As with most living creatures, the Siamese cat’s longevity can be largely established by their genetics.
If the parents live a long life, expect the kitten to likely be the same. Sadly, along with the genetics that can be passed on to kittens are diseases like heart disease and asthma.
Outdoor cats are at a greater risk than indoor cats. Their longevity is affected by the dangers they are exposed to the outside like car accidents, pollution, diseases, and animal attacks. Statistics show that the majority of death in cats are caused by car accidents.
Perhaps, the biggest aspect that influences the cat’s lifespan is its overall health. Wichianmats, by nature, are healthy cats.
Then again, as most pets do, this breed requires regular checkups with the veterinarian.
Common Health Issues Among Siamese Cats
Overall health is the biggest factor in a Siamese cat’s lifespan. As they grow, they may develop health problems that can shorten their existence. Some of the most common health problems in your cats are:
This genetic disease is prevalent in Siamese cats more than in any other cat breed. It occurs when a substance of folded proteins, amyloids gets dumped throughout different parts of the body.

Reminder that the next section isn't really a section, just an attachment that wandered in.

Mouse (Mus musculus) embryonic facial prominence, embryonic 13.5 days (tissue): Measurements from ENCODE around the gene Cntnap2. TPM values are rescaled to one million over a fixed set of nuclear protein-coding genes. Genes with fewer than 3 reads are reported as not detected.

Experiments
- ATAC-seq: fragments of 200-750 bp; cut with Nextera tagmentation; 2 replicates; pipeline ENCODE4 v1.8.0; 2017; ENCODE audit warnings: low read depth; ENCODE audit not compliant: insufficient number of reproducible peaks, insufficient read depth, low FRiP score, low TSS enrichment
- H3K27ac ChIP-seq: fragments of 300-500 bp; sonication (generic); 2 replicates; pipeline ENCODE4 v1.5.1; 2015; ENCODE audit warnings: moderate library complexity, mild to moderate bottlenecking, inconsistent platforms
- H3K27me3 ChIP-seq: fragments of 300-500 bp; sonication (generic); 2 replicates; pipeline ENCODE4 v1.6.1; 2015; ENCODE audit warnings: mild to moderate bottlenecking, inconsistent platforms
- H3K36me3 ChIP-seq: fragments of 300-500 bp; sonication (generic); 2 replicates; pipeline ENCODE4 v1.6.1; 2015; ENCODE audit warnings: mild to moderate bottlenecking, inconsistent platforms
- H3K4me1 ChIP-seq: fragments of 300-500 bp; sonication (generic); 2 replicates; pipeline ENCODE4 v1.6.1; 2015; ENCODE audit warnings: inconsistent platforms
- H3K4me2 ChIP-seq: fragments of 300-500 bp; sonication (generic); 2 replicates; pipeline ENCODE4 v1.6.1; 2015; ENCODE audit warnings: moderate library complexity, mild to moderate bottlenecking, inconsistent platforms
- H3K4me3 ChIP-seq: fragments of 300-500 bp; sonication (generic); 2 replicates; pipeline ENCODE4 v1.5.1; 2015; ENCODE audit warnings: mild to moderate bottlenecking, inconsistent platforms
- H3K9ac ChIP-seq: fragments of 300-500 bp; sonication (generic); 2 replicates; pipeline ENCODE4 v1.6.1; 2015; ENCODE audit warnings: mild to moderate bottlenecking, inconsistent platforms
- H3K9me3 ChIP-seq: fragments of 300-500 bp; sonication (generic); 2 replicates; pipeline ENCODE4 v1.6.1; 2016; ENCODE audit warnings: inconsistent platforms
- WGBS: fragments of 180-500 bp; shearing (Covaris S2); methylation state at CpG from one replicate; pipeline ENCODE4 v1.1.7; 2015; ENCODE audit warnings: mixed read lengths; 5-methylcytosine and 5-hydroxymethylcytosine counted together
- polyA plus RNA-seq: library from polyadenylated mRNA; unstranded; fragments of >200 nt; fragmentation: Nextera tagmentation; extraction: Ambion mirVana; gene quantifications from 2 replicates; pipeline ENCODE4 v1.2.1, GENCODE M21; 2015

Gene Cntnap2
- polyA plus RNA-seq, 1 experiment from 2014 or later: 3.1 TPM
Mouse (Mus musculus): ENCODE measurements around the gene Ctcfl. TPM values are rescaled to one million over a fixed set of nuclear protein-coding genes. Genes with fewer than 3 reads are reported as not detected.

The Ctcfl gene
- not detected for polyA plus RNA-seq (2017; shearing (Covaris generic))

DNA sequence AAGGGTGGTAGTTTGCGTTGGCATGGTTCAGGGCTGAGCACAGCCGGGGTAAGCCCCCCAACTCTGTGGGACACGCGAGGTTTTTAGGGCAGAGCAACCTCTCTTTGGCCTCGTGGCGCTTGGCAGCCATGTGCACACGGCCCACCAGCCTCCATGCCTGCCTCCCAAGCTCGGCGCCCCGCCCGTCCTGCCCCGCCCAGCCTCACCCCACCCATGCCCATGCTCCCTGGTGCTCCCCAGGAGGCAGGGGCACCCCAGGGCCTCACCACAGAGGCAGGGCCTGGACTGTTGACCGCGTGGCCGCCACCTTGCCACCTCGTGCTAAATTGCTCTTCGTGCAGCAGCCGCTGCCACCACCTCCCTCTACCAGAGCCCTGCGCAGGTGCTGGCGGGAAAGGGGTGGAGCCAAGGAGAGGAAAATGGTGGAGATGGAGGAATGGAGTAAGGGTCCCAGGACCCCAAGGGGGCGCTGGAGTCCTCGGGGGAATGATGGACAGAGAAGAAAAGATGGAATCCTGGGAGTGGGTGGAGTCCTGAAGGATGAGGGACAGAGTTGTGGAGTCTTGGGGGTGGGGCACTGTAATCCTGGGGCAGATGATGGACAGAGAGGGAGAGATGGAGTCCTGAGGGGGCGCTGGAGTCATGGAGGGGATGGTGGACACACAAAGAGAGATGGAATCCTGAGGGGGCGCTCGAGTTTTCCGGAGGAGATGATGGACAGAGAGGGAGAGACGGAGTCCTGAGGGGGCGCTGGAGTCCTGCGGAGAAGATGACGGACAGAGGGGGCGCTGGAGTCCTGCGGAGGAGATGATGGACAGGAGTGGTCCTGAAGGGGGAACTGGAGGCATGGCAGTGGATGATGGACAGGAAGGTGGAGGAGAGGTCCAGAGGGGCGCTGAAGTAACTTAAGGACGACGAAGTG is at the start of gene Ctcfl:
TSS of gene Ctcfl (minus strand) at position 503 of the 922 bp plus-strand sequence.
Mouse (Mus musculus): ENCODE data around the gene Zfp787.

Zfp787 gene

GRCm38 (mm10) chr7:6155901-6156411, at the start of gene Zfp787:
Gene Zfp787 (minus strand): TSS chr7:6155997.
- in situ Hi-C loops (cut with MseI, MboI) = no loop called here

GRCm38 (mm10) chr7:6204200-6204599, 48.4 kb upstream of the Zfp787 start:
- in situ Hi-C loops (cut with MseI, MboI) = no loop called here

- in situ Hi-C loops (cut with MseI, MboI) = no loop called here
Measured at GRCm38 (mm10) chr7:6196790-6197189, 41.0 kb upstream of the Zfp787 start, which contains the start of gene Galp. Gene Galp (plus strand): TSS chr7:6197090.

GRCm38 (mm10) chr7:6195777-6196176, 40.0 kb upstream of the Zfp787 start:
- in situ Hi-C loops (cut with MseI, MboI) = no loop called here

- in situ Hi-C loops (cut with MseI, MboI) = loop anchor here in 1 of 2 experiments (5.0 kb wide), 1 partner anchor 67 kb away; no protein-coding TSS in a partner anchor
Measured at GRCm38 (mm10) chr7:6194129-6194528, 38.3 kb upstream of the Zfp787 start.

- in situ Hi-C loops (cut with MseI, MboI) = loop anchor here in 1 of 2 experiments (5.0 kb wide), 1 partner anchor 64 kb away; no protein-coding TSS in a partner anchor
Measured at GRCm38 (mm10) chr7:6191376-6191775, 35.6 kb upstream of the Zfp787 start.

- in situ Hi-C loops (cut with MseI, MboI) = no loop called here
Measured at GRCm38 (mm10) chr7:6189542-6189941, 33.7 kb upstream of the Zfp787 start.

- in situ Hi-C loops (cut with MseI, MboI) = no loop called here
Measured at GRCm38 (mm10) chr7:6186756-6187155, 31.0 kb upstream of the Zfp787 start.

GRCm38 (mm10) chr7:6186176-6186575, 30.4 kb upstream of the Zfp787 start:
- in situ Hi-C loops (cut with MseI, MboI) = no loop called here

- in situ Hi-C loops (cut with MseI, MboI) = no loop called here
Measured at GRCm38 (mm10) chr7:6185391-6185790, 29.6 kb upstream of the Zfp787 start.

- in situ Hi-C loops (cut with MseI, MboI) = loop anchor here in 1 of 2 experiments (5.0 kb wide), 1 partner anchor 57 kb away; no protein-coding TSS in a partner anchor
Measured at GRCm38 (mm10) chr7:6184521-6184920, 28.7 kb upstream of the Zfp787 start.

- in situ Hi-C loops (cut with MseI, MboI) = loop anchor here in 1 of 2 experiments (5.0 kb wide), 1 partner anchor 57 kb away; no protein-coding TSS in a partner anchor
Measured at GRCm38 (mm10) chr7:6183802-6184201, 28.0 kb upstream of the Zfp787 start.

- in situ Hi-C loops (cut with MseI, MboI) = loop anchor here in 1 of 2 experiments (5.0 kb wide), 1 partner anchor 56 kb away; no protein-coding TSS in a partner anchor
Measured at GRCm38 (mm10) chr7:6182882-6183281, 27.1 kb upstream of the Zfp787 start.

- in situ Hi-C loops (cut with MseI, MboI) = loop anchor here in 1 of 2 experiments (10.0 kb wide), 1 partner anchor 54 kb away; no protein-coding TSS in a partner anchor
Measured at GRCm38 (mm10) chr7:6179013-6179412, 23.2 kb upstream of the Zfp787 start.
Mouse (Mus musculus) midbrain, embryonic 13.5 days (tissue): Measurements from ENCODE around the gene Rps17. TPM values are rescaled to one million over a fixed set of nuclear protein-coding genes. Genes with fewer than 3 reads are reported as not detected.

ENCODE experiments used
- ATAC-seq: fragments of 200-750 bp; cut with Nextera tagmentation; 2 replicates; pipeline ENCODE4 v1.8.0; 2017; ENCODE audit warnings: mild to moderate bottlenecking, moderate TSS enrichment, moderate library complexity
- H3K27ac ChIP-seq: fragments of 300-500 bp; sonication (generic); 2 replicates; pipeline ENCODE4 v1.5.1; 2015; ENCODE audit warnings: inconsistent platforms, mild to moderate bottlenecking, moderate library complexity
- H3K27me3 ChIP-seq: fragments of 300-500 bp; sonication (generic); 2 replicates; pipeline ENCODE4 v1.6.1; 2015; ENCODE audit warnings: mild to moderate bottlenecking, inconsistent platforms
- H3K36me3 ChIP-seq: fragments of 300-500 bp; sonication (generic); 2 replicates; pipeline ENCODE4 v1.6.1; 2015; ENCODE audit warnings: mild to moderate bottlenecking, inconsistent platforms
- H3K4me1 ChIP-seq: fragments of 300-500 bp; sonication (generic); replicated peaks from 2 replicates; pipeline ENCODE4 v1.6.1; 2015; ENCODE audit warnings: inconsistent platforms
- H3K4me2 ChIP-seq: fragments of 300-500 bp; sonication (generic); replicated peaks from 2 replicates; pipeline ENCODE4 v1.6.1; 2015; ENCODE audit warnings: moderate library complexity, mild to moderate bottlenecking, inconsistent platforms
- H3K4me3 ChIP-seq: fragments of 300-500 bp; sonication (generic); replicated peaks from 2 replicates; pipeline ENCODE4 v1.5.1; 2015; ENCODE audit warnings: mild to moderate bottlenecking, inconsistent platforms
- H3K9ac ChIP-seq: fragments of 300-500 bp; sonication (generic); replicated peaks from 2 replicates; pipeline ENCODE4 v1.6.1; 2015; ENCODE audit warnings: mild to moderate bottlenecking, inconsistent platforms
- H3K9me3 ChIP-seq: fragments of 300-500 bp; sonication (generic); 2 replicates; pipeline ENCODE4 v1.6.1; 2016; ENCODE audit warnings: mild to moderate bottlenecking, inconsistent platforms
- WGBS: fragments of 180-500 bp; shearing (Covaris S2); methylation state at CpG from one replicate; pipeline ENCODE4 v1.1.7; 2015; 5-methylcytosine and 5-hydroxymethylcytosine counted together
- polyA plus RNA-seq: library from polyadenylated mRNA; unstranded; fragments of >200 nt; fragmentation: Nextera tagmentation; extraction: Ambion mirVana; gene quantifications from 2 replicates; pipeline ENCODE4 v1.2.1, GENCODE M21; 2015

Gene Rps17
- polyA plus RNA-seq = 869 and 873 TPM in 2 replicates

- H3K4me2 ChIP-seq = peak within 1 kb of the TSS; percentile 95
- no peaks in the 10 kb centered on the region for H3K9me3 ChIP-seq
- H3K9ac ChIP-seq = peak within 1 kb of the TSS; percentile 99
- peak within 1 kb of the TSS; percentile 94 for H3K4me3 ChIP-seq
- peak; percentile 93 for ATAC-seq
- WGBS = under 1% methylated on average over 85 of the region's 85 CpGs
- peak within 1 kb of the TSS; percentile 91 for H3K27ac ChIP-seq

It damages the normal cells and can lead to serious problems like liver disease and internal bleeding.
One of the top causes of death in middle-aged and older cats is cancer. Siamese cats are among the number of breeds that suffer from it.
The most common type of cancer that attacks this breed is Lymphoma, wherein the body forms abnormally high amount of white blood cells.
Another type of cancer that is common in Siamese cats is adenocarcinoma. This type causes the growth of the tumor around the intestines.
As the tumor gets bigger, it restricts the natural flow of the digestive tract and leads to various complications.
As deadly as it is to humans, asthma causes chronic inflammation of the cat’s respiratory tract and could be fatal for them too. In an asthma attack, your cat may have difficulty or impossibility to breathe.
Siamese cats are highly sociable and it is a must for their breeds. If they do not get to mingle with others, they experience depression and other behavioral disorders.
Extremely stressed-out cats may develop compulsive disorders like psychogenic alopecia where they often overgroom themselves leaving bald patches in different parts of the body.
The Siamese cats we live with have been around for more than 10 years. The longer I’ve ever lived with any cats.
From my experience and based on my fellow cat lovers who own a Siamese cat, it appears to be true – that they tend to live longer than most breeds.
The most important thing, whether you have a Siamese cat or a different cat breed, is to make sure we give them the love and attention they need to ensure a longer life.
Hi There, AJ Oren here. I am the founder of this amazing pet blog & a passionate writer who loves helping pet owners to learn more about their pets through my articles. I am also the content manager of this blog. I have experience in pet training and behavior, sheltering, and currently working for a veterinary clinic.